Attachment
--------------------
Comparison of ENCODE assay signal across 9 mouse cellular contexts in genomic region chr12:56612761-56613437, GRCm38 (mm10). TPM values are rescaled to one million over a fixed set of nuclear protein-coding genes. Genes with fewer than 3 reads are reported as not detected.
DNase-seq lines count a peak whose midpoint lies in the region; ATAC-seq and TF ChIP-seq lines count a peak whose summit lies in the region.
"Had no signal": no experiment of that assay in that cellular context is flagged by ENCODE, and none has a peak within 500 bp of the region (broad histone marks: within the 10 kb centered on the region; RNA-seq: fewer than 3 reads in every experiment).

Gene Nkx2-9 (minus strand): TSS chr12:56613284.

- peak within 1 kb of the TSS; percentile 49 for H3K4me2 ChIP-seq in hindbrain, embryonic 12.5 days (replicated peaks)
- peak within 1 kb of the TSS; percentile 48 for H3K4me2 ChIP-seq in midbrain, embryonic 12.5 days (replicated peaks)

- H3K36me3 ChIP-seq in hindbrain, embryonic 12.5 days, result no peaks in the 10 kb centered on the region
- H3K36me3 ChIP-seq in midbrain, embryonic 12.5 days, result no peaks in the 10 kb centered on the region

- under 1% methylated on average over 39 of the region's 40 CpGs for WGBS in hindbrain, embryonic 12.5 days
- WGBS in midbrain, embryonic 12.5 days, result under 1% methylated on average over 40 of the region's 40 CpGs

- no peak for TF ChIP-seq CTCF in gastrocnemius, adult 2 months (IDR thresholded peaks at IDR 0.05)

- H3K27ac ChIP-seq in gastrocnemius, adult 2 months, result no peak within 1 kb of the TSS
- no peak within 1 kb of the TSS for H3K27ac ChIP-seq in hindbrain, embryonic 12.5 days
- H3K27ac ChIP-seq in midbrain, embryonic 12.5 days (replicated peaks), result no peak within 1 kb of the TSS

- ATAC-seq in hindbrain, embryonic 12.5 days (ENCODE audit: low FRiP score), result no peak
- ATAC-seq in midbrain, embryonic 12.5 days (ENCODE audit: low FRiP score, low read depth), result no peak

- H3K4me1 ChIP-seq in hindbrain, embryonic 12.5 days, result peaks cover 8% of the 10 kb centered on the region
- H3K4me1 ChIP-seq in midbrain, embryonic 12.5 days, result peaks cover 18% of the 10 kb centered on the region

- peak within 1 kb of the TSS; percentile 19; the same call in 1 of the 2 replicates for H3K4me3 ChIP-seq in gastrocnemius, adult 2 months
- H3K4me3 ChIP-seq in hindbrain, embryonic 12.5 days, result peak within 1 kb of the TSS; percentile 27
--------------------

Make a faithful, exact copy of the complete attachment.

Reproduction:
Comparison of ENCODE assay signal across 9 mouse cellular contexts in genomic region chr12:56612761-56613437, GRCm38 (mm10). TPM values are rescaled to one million over a fixed set of nuclear protein-coding genes. Genes with fewer than 3 reads are reported as not detected.
DNase-seq lines count a peak whose midpoint lies in the region; ATAC-seq and TF ChIP-seq lines count a peak whose summit lies in the region.
"Had no signal": no experiment of that assay in that cellular context is flagged by ENCODE, and none has a peak within 500 bp of the region (broad histone marks: within the 10 kb centered on the region; RNA-seq: fewer than 3 reads in every experiment).

Gene Nkx2-9 (minus strand): TSS chr12:56613284.

- peak within 1 kb of the TSS; percentile 49 for H3K4me2 ChIP-seq in hindbrain, embryonic 12.5 days (replicated peaks)
- peak within 1 kb of the TSS; percentile 48 for H3K4me2 ChIP-seq in midbrain, embryonic 12.5 days (replicated peaks)

- H3K36me3 ChIP-seq in hindbrain, embryonic 12.5 days, result no peaks in the 10 kb centered on the region
- H3K36me3 ChIP-seq in midbrain, embryonic 12.5 days, result no peaks in the 10 kb centered on the region

- under 1% methylated on average over 39 of the region's 40 CpGs for WGBS in hindbrain, embryonic 12.5 days
- WGBS in midbrain, embryonic 12.5 days, result under 1% methylated on average over 40 of the region's 40 CpGs

- no peak for TF ChIP-seq CTCF in gastrocnemius, adult 2 months (IDR thresholded peaks at IDR 0.05)

- H3K27ac ChIP-seq in gastrocnemius, adult 2 months, result no peak within 1 kb of the TSS
- no peak within 1 kb of the TSS for H3K27ac ChIP-seq in hindbrain, embryonic 12.5 days
- H3K27ac ChIP-seq in midbrain, embryonic 12.5 days (replicated peaks), result no peak within 1 kb of the TSS

- ATAC-seq in hindbrain, embryonic 12.5 days (ENCODE audit: low FRiP score), result no peak
- ATAC-seq in midbrain, embryonic 12.5 days (ENCODE audit: low FRiP score, low read depth), result no peak

- H3K4me1 ChIP-seq in hindbrain, embryonic 12.5 days, result peaks cover 8% of the 10 kb centered on the region
- H3K4me1 ChIP-seq in midbrain, embryonic 12.5 days, result peaks cover 18% of the 10 kb centered on the region

- peak within 1 kb of the TSS; percentile 19; the same call in 1 of the 2 replicates for H3K4me3 ChIP-seq in gastrocnemius, adult 2 months
- H3K4me3 ChIP-seq in hindbrain, embryonic 12.5 days, result peak within 1 kb of the TSS; percentile 27